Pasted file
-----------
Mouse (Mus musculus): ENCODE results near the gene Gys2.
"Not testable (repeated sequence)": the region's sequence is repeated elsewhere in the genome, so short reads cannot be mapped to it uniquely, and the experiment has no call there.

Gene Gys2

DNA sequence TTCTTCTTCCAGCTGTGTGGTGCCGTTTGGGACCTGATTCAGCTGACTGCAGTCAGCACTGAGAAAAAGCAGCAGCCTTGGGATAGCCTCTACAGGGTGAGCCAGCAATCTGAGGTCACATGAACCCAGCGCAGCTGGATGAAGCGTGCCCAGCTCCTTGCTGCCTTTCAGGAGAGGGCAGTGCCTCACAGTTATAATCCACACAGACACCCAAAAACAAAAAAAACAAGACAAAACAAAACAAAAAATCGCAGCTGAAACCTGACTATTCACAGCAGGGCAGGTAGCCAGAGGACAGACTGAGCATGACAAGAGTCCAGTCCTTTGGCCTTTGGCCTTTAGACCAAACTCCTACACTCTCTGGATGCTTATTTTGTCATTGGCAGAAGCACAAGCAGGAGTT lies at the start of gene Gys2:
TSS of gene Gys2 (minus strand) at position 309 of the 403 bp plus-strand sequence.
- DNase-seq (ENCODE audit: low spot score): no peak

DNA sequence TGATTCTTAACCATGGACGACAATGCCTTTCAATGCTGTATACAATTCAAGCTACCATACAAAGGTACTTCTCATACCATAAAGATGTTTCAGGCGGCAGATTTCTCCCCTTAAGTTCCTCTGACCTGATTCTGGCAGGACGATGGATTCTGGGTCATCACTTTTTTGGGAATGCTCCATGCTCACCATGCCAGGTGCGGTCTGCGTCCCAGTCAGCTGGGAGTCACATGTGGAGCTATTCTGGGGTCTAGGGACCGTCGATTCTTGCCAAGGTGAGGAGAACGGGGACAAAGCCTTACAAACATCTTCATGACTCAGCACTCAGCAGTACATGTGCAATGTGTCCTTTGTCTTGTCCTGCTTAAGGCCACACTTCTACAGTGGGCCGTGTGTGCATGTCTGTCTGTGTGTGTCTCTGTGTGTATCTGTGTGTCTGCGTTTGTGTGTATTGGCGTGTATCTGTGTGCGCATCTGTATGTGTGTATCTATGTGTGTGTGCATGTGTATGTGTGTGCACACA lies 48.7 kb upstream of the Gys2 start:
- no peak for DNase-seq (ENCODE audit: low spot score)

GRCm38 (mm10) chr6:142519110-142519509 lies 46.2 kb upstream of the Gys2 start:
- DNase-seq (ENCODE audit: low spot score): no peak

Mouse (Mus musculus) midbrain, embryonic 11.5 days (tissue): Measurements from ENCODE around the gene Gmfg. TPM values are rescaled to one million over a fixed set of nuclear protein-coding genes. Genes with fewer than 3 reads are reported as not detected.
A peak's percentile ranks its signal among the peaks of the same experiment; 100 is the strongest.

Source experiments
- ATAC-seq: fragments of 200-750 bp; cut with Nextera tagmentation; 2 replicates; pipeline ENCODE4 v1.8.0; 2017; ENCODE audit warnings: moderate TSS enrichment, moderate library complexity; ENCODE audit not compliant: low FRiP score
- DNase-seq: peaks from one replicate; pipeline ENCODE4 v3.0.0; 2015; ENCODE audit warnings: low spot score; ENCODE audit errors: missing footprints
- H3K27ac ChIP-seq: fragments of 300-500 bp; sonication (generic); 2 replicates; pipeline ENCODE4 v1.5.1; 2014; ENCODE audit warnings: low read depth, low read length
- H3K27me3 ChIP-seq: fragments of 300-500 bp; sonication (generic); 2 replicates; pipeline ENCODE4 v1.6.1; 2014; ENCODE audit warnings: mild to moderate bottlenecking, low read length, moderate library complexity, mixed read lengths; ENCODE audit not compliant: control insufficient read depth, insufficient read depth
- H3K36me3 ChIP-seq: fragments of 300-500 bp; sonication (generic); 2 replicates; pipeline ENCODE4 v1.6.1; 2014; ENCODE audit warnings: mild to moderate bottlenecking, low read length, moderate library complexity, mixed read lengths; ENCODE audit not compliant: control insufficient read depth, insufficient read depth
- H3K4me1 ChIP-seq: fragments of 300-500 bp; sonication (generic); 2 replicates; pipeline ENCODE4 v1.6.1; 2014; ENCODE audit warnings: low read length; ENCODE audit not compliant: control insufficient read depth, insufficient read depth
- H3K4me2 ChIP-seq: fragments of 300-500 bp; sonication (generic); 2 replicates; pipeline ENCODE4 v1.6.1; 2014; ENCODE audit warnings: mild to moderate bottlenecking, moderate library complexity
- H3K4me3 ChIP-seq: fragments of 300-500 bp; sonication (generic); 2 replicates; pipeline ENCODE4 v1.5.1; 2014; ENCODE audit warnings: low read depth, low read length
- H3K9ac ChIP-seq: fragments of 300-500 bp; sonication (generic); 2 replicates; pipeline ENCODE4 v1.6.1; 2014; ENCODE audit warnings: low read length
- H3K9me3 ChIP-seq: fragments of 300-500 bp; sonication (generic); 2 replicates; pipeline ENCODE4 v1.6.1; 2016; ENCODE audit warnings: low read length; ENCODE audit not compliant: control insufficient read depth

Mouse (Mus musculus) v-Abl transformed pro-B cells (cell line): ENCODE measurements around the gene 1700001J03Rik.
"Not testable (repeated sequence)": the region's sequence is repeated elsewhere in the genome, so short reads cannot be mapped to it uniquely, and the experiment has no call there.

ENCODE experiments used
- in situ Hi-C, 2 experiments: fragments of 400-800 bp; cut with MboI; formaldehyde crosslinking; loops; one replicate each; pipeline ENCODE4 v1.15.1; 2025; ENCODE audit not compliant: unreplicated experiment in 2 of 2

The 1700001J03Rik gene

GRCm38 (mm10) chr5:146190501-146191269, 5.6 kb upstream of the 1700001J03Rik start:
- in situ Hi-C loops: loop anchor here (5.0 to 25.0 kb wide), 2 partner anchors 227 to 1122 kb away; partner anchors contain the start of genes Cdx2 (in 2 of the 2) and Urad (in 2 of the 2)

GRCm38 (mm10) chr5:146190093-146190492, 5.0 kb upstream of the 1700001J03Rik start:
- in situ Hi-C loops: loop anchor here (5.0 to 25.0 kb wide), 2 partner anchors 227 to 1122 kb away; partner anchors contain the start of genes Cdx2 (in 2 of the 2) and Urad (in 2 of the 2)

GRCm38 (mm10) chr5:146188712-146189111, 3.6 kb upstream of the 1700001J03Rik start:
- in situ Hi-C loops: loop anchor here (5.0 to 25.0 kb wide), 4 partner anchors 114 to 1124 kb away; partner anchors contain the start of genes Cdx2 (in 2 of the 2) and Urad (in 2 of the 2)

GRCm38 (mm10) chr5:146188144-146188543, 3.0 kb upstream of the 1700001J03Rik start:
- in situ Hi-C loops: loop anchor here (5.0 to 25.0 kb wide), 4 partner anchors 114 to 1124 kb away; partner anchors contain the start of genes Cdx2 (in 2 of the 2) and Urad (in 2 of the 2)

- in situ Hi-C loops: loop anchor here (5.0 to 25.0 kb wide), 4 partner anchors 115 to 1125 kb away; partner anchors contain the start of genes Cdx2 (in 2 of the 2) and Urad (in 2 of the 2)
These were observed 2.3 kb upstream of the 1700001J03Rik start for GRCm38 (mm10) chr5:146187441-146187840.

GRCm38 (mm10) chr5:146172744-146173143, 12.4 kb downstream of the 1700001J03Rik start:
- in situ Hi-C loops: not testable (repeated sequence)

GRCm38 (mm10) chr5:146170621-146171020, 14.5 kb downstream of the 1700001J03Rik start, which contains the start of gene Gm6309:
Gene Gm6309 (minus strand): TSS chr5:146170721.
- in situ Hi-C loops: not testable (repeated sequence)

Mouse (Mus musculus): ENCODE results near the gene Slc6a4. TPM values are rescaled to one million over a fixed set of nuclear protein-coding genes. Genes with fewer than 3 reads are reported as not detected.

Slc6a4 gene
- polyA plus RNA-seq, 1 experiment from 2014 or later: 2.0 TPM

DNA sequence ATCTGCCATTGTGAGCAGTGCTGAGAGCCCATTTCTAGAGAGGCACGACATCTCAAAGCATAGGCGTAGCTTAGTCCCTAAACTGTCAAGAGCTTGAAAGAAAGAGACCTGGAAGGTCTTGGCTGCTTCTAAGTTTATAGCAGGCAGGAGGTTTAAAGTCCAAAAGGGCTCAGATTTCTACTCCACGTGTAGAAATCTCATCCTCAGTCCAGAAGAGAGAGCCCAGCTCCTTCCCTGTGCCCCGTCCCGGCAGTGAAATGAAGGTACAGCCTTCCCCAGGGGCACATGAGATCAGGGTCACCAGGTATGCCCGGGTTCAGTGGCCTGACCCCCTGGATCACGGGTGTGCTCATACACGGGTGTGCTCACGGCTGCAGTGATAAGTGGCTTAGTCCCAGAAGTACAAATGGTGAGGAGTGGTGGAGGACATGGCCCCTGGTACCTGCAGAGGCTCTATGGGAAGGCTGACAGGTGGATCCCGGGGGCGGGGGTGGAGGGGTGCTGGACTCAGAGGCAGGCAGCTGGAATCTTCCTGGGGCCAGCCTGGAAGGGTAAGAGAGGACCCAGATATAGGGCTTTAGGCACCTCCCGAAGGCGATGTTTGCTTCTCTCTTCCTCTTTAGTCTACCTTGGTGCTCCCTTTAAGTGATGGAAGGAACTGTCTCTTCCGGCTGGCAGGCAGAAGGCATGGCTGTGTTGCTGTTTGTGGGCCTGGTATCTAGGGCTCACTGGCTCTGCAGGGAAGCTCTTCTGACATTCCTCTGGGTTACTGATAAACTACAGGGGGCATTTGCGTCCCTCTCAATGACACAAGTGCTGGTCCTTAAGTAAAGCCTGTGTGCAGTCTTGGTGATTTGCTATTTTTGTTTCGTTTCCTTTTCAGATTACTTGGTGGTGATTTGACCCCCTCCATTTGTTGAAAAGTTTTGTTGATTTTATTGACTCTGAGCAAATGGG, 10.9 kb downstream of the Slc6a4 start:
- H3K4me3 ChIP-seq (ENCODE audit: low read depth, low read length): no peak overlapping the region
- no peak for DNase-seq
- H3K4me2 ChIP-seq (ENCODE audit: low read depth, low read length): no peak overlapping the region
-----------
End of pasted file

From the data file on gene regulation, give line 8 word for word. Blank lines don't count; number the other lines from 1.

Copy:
- no peak for DNase-seq (ENCODE audit: low spot score)